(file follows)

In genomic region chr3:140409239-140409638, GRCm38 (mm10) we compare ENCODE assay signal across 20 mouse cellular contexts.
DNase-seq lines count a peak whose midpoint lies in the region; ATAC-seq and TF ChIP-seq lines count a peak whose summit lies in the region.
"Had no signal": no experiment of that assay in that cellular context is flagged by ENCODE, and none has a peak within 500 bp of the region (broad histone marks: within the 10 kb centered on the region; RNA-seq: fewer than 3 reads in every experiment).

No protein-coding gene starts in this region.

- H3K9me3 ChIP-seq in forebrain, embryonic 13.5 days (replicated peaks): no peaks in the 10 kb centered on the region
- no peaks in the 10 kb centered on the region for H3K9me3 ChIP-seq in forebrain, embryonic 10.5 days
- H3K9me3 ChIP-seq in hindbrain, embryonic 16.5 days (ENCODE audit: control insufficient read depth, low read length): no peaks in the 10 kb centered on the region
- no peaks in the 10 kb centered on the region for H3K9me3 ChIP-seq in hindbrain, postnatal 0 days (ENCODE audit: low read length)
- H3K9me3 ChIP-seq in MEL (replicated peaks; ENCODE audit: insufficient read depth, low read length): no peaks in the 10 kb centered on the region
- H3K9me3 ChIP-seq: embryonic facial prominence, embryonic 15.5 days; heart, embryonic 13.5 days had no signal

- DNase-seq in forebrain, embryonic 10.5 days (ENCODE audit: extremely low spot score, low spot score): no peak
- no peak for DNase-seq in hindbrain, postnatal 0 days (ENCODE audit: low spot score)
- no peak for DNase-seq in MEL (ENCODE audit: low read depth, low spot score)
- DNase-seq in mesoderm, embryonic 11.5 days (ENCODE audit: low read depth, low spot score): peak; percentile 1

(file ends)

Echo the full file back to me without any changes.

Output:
In genomic region chr3:140409239-140409638, GRCm38 (mm10) we compare ENCODE assay signal across 20 mouse cellular contexts.
DNase-seq lines count a peak whose midpoint lies in the region; ATAC-seq and TF ChIP-seq lines count a peak whose summit lies in the region.
"Had no signal": no experiment of that assay in that cellular context is flagged by ENCODE, and none has a peak within 500 bp of the region (broad histone marks: within the 10 kb centered on the region; RNA-seq: fewer than 3 reads in every experiment).

No protein-coding gene starts in this region.

- H3K9me3 ChIP-seq in forebrain, embryonic 13.5 days (replicated peaks): no peaks in the 10 kb centered on the region
- no peaks in the 10 kb centered on the region for H3K9me3 ChIP-seq in forebrain, embryonic 10.5 days
- H3K9me3 ChIP-seq in hindbrain, embryonic 16.5 days (ENCODE audit: control insufficient read depth, low read length): no peaks in the 10 kb centered on the region
- no peaks in the 10 kb centered on the region for H3K9me3 ChIP-seq in hindbrain, postnatal 0 days (ENCODE audit: low read length)
- H3K9me3 ChIP-seq in MEL (replicated peaks; ENCODE audit: insufficient read depth, low read length): no peaks in the 10 kb centered on the region
- H3K9me3 ChIP-seq: embryonic facial prominence, embryonic 15.5 days; heart, embryonic 13.5 days had no signal

- DNase-seq in forebrain, embryonic 10.5 days (ENCODE audit: extremely low spot score, low spot score): no peak
- no peak for DNase-seq in hindbrain, postnatal 0 days (ENCODE audit: low spot score)
- no peak for DNase-seq in MEL (ENCODE audit: low read depth, low spot score)
- DNase-seq in mesoderm, embryonic 11.5 days (ENCODE audit: low read depth, low spot score): peak; percentile 1